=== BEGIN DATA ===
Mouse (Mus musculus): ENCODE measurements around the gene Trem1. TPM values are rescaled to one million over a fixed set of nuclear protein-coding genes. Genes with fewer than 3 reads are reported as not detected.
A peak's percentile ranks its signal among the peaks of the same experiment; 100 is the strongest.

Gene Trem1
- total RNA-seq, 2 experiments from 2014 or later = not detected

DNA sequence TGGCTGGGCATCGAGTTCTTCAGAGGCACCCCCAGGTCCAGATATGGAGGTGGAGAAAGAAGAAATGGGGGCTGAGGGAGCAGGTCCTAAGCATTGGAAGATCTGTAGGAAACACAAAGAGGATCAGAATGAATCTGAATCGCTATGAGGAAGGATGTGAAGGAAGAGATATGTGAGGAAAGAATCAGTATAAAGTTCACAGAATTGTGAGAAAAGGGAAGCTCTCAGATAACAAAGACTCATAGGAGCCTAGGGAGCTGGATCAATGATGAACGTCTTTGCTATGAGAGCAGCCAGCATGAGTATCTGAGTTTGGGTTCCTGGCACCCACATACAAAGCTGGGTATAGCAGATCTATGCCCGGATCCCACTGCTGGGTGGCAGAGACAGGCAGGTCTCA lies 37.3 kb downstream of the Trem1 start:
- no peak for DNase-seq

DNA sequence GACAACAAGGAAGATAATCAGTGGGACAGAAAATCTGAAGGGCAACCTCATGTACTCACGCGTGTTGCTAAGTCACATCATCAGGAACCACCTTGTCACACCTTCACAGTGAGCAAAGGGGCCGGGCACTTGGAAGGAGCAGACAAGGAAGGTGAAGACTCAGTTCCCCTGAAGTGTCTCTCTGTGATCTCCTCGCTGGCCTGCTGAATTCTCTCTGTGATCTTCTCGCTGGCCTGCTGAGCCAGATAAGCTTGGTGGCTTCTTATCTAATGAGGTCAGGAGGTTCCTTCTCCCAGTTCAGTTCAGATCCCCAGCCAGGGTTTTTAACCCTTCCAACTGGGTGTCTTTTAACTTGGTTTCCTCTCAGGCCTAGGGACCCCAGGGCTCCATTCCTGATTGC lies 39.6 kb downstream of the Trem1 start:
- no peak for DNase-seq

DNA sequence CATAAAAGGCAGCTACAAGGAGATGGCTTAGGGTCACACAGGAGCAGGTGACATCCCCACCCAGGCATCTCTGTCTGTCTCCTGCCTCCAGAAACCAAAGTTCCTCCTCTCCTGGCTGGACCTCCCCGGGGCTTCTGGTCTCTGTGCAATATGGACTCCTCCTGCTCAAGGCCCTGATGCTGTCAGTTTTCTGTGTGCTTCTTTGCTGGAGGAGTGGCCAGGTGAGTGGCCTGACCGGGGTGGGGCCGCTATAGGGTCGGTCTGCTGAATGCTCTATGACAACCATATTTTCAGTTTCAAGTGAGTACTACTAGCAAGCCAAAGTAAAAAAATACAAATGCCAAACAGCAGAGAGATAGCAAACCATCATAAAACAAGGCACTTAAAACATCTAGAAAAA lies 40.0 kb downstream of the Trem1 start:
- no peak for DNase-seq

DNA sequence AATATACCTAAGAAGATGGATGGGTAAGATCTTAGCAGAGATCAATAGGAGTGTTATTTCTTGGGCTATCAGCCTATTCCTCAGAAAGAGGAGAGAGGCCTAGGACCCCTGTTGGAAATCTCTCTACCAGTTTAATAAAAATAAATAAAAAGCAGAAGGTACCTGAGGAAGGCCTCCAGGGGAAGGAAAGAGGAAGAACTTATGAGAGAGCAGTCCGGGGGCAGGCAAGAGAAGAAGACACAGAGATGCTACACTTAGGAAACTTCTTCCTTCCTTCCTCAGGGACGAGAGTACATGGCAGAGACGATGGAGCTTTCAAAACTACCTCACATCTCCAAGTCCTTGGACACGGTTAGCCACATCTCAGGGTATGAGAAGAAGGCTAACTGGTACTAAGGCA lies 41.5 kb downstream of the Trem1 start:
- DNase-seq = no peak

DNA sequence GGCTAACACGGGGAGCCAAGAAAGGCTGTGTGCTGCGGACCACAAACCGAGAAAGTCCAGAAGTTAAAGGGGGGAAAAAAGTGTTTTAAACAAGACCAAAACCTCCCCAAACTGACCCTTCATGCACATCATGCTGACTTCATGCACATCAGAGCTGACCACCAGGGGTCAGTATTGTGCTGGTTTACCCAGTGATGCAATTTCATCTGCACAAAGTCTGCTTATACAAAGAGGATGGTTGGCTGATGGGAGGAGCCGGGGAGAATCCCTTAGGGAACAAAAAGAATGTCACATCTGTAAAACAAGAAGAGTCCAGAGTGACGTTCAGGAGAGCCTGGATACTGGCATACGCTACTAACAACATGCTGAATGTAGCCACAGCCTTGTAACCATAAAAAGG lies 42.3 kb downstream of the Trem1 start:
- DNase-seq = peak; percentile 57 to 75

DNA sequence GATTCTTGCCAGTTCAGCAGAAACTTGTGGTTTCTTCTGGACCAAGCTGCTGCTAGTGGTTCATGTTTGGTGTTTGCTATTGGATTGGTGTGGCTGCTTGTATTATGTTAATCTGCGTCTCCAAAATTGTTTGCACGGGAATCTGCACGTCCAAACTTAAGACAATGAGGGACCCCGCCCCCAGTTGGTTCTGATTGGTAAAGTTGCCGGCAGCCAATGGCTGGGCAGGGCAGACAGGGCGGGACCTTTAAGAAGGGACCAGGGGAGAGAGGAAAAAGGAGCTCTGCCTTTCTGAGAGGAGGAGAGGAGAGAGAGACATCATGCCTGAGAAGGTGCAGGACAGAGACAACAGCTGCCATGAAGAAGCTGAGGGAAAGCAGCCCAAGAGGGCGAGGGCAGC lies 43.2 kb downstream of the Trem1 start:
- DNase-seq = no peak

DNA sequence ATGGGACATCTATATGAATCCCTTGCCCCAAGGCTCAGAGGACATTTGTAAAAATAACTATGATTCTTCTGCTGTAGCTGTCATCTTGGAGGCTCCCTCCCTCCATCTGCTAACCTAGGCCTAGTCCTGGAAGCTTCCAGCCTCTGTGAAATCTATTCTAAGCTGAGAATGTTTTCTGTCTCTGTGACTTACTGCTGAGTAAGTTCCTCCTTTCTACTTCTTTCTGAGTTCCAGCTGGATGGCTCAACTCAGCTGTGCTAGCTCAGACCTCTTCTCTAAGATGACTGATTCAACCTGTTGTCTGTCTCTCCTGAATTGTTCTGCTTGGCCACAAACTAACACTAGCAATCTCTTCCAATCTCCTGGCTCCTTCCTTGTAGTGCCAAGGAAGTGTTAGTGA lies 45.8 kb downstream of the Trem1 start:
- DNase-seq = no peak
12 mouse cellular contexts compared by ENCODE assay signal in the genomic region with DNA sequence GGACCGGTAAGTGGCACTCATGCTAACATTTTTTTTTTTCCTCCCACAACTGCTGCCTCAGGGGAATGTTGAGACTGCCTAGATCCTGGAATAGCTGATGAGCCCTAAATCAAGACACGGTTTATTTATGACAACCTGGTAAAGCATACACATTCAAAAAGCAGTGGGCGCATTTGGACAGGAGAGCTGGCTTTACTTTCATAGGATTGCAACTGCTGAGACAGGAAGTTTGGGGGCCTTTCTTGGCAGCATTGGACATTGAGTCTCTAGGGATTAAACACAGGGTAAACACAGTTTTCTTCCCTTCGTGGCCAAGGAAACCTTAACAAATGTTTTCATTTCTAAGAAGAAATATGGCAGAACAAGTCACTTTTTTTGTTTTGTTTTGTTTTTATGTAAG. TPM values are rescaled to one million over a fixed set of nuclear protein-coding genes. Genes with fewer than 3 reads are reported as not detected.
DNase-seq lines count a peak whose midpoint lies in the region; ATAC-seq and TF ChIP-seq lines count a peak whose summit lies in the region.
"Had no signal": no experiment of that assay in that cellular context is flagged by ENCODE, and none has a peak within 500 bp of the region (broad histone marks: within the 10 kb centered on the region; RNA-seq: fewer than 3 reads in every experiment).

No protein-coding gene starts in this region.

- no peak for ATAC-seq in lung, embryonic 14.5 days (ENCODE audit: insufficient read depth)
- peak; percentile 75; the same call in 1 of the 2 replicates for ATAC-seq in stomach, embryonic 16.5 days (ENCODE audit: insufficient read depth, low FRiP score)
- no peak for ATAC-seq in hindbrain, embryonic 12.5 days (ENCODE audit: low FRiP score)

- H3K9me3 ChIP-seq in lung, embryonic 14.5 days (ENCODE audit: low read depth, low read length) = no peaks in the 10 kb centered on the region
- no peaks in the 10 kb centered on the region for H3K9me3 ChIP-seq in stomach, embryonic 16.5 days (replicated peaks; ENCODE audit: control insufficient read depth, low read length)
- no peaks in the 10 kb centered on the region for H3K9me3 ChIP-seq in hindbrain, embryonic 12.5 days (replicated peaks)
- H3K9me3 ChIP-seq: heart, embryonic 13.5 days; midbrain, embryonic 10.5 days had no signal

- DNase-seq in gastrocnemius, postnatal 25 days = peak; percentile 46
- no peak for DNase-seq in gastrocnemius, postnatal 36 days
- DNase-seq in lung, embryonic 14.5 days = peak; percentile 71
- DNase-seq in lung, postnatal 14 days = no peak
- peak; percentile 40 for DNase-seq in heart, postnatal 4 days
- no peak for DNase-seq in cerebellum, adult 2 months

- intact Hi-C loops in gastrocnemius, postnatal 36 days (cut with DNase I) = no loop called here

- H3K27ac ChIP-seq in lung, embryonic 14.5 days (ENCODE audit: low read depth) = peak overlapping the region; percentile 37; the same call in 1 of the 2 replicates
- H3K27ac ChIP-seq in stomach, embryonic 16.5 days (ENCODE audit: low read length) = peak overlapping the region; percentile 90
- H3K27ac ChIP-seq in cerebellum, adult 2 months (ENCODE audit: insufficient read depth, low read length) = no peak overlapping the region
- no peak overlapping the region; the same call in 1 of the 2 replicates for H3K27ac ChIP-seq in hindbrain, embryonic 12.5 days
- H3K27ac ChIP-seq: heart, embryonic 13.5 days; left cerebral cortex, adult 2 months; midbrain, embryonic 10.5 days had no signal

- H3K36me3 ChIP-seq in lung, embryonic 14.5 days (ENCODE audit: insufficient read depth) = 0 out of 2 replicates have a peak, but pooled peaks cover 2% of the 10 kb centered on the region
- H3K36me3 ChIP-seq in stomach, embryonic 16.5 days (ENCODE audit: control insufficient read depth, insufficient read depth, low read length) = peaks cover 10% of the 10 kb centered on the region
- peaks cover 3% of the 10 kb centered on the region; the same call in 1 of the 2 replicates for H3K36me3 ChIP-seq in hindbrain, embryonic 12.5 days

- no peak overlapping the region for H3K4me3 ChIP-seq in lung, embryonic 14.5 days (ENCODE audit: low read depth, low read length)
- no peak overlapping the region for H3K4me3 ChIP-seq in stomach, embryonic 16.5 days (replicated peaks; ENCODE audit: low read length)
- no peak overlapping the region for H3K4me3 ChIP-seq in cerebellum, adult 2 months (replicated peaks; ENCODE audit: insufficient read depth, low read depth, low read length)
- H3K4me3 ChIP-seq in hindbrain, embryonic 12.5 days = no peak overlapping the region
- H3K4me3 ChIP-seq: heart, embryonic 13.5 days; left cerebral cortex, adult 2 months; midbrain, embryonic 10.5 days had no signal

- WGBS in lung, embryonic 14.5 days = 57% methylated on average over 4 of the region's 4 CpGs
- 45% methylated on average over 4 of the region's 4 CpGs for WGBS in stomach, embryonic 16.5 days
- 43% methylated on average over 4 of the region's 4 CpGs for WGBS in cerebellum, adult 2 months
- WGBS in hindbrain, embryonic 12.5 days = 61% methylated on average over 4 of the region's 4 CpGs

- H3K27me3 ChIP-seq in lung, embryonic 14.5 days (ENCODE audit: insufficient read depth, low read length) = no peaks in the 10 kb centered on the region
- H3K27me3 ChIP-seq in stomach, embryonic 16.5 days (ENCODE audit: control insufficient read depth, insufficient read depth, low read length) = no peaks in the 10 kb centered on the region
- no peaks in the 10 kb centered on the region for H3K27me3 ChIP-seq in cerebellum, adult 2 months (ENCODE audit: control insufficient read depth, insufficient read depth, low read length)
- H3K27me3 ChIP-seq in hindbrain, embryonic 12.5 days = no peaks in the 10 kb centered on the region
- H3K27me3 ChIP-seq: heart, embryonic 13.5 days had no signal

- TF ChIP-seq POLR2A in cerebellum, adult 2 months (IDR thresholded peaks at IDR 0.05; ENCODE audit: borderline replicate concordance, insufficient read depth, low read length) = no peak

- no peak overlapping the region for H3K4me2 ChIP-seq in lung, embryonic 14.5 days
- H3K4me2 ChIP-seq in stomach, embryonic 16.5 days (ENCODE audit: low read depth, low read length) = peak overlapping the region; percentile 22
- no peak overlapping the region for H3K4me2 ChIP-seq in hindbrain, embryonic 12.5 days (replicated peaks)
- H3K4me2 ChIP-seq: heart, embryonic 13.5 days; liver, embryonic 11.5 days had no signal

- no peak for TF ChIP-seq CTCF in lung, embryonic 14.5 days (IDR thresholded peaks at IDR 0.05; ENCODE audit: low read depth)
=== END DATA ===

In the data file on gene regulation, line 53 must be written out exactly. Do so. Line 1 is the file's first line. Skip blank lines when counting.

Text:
- WGBS in hindbrain, embryonic 12.5 days = 61% methylated on average over 4 of the region's 4 CpGs